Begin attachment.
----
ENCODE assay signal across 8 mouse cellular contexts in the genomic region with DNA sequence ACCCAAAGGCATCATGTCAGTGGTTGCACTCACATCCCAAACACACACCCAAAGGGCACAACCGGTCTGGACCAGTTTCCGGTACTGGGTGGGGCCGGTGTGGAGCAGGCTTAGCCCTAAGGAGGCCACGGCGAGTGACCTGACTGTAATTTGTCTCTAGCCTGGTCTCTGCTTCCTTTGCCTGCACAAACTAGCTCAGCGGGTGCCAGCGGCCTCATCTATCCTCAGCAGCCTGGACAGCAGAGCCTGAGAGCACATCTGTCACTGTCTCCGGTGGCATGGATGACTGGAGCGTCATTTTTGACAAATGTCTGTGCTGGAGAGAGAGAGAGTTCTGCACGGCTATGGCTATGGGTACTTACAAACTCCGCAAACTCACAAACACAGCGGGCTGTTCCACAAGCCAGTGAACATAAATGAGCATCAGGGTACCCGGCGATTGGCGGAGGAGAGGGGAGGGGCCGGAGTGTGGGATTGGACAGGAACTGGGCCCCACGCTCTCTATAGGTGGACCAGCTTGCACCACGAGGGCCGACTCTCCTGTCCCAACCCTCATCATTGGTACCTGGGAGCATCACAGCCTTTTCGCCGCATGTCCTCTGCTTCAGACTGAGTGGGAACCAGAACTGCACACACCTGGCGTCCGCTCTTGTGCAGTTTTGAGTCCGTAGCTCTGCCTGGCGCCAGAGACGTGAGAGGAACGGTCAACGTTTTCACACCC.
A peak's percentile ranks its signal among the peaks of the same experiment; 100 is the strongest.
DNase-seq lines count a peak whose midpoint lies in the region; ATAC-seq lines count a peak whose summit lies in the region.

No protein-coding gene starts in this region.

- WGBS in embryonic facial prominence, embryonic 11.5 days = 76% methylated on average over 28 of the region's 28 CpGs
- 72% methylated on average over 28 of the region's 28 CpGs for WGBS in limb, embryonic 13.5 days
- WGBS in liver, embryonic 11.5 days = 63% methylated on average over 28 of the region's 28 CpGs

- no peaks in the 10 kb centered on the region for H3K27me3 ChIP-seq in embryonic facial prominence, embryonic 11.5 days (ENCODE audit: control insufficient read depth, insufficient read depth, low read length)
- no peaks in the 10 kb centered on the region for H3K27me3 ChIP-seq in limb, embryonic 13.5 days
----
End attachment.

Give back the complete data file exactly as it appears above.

ENCODE assay signal across 8 mouse cellular contexts in the genomic region with DNA sequence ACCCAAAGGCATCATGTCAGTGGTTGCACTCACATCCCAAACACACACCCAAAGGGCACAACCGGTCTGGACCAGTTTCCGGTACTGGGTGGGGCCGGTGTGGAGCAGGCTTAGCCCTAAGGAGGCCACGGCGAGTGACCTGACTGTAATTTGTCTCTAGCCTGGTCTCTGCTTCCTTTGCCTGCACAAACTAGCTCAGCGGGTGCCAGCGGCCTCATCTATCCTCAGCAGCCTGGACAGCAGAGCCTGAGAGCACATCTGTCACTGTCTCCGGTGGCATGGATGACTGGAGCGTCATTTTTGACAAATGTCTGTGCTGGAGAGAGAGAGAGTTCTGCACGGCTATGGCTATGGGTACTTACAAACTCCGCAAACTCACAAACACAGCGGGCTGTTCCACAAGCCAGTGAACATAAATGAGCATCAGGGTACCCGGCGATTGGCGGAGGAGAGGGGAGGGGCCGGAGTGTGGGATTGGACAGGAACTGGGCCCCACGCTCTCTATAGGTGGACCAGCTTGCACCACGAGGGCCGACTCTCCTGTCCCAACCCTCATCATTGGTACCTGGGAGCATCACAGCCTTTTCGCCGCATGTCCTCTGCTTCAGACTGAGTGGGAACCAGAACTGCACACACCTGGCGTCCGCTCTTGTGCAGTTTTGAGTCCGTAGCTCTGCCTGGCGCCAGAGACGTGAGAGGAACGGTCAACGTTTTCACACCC.
A peak's percentile ranks its signal among the peaks of the same experiment; 100 is the strongest.
DNase-seq lines count a peak whose midpoint lies in the region; ATAC-seq lines count a peak whose summit lies in the region.

No protein-coding gene starts in this region.

- WGBS in embryonic facial prominence, embryonic 11.5 days = 76% methylated on average over 28 of the region's 28 CpGs
- 72% methylated on average over 28 of the region's 28 CpGs for WGBS in limb, embryonic 13.5 days
- WGBS in liver, embryonic 11.5 days = 63% methylated on average over 28 of the region's 28 CpGs

- no peaks in the 10 kb centered on the region for H3K27me3 ChIP-seq in embryonic facial prominence, embryonic 11.5 days (ENCODE audit: control insufficient read depth, insufficient read depth, low read length)
- no peaks in the 10 kb centered on the region for H3K27me3 ChIP-seq in limb, embryonic 13.5 days